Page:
"That the Anglo-Flemish treaties were concluded over and over again during the twelfth century nevertheless demonstrates the keen interest that rulers on both sides of the Channel had in regulating and encouraging the flow of armed men."

THE ORIGIN OF MONEY-FIEFS IN THE LATIN KINGDOM OF JERUSALEM - Alan V Murray
"In its distribution the money-fief was limited to those parts of Western Christendom that had an economy in which trade and industry were more important than agriculture. A recent study of the money-fief in Flanders has argued that it was a military institution, whose `primary goal was to attract foreigners who would serve the prince on the battlefield'.

"The aim of the remainder of this discussion is to examine the circumstances in which this institution was introduced to Frankish Palestine."

MERCENARIES AND PAID MEN IN GILBERT OF MONS - Laura Napran
"This paper examines a specific situation of mercenaries and paid men in a particular late-twelfth-century chronicle, `Chronicon Hanoniense' (Chronicle of Hainault) by Gilbert of Mons. Gilbert of Mons was a cleric who served, among other offices, as chancellor for Count Baldwin V of Hainault, who governed the county from 1171 to 1195."

THE FOURTEENTH CENTURY SOLDIER - MORE CHAUCER'S KNIGHT OR MEDIEVAL CAREER? - Adrian R Bell
"The question I have asked today is fraught with problems, not least the difficulty of separating out `crusader' from `mercenary'. Nevertheless, I intend to provide some thoughts about what soldiers would get up to as part of a `normal' career. In more detail, are the careers of Chaucer's Knight and a `normal' soldier mutually exclusive or are there identifiable intersection points suggesting that a `normal' career would pick up on highlights from Chaucer's knight. If those points of comparison do exist, then how prevalent are they and can we make any assumptions as a result?"

WHAT DOES A MERCENARY LEAVE BEHIND? THE ARCHAEOLOGICAL EVIDENCE FOR THE ESTATES OF OWAIN LAWGOCH - Spencer Gavin Smith
"...Equally important, however, for the study of the personality of the medieval mercenary is the question of what does a mercenary leave behind when he is employed to fight abroad; what archaeological evidence can be recovered relating to his estates and property, and what can they tell us about why he would chose the life of a mercenary."

THE ROLE OF MERCENARY TROOPS IN SPAIN IN THE FOURTEENTH CENTURY: THE CIVIL WAR - Carlos Andres Gonzalez Paz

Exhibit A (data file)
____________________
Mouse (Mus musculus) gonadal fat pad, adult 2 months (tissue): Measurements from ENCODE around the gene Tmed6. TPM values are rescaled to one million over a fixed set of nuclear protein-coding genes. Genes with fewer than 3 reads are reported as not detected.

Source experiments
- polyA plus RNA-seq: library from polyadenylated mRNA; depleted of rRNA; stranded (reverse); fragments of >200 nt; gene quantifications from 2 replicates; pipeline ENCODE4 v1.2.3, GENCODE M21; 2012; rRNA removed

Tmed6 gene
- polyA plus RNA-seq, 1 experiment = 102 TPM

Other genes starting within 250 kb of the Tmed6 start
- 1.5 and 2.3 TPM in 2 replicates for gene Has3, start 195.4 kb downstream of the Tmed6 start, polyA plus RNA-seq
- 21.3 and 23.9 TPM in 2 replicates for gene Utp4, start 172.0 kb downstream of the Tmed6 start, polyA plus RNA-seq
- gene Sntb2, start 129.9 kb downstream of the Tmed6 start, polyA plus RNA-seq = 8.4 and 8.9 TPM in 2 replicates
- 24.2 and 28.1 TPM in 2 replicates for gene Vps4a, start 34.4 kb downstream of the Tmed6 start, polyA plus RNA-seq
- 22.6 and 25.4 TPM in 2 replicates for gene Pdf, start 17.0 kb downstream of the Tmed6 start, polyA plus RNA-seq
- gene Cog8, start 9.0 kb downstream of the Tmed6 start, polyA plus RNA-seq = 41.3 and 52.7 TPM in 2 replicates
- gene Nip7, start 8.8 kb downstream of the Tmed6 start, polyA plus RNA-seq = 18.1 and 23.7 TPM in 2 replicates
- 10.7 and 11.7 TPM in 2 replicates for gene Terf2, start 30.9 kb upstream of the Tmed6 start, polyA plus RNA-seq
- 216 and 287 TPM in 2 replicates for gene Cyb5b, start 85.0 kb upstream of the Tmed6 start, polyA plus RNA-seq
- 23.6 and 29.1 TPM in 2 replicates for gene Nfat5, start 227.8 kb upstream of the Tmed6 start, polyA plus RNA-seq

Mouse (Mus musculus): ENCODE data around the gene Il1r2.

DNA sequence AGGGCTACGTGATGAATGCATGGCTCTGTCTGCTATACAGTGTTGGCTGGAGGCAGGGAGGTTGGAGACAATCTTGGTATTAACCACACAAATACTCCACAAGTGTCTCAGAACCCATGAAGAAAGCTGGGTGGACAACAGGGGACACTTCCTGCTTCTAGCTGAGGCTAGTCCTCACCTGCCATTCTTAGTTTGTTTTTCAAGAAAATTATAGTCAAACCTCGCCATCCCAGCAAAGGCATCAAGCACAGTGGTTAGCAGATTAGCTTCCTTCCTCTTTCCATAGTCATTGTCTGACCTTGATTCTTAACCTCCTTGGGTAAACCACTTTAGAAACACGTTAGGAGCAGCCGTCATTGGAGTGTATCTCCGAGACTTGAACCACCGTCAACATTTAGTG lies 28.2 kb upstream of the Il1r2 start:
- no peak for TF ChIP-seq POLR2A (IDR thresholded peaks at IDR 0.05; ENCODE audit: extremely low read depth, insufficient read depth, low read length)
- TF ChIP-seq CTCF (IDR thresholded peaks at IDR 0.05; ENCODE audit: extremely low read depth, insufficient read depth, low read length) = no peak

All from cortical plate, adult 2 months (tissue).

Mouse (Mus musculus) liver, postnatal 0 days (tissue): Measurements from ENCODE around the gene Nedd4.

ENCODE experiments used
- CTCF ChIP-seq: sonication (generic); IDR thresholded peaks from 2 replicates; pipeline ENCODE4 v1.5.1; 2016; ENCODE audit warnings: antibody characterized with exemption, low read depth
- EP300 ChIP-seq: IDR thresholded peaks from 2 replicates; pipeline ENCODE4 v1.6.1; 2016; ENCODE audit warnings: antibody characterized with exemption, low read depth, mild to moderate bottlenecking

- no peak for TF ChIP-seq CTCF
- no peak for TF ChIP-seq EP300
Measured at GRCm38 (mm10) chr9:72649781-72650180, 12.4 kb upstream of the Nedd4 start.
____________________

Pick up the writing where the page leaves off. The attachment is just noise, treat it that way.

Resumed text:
"The civil wart that the legitimate monarch. Pedro I of Castile (1350-69), faced against his half-brother, Count Enrique of Trastamara, was a military event of extraordinary importance in the history of medieval Spain."

"The fourteenth-century Spanish Civil War cannot be understood without the analysis of the role that the English (and Welsh) or French mercenaries troops played in this armed confrontation. Those mercenary troops, supporting both Pedro I of Castile and his stepbrother Enrique of Trastamara, introduced into the Iberian Peninsula a new way of waging war, which was rather different from the old standards of the chivalry."

THE TEUTONIC ORDER'S MERCENARIES DURING THE `GREAT WAR' WITH POLAND-LITHUANIA (1409-11) - Sven Ekdahl
The Editor: "Sven Ekdahl has explored another dimension of the mercenary experience in the later Middle Ages, their use by the Teutonic Order during the `Great War' with Poland-Lithuania, 1409-11, whose best known event was the battle of Tannenberg on n15 July 1410. As well as being interesting in itself, a passage in his article throws up the very question - is there a pure mercenary? During the battle of Tannenberg, Luppold von Kockritz, a knight from Meissen, died attempting to kill the Polish king. He was a close friend of the Grand Master of the Teutonic order, Ulrich von Jungingen, In a letter, Luppold recorded that many aristocratic friends would fight the Lithuanians, who were perceived as pagans, on behalf of the Order, but would demand payment in the case of war against the Christian Poles. This raises the issue of identity again, for it suggests that those who fought for money could also be motivated by ideological consideration."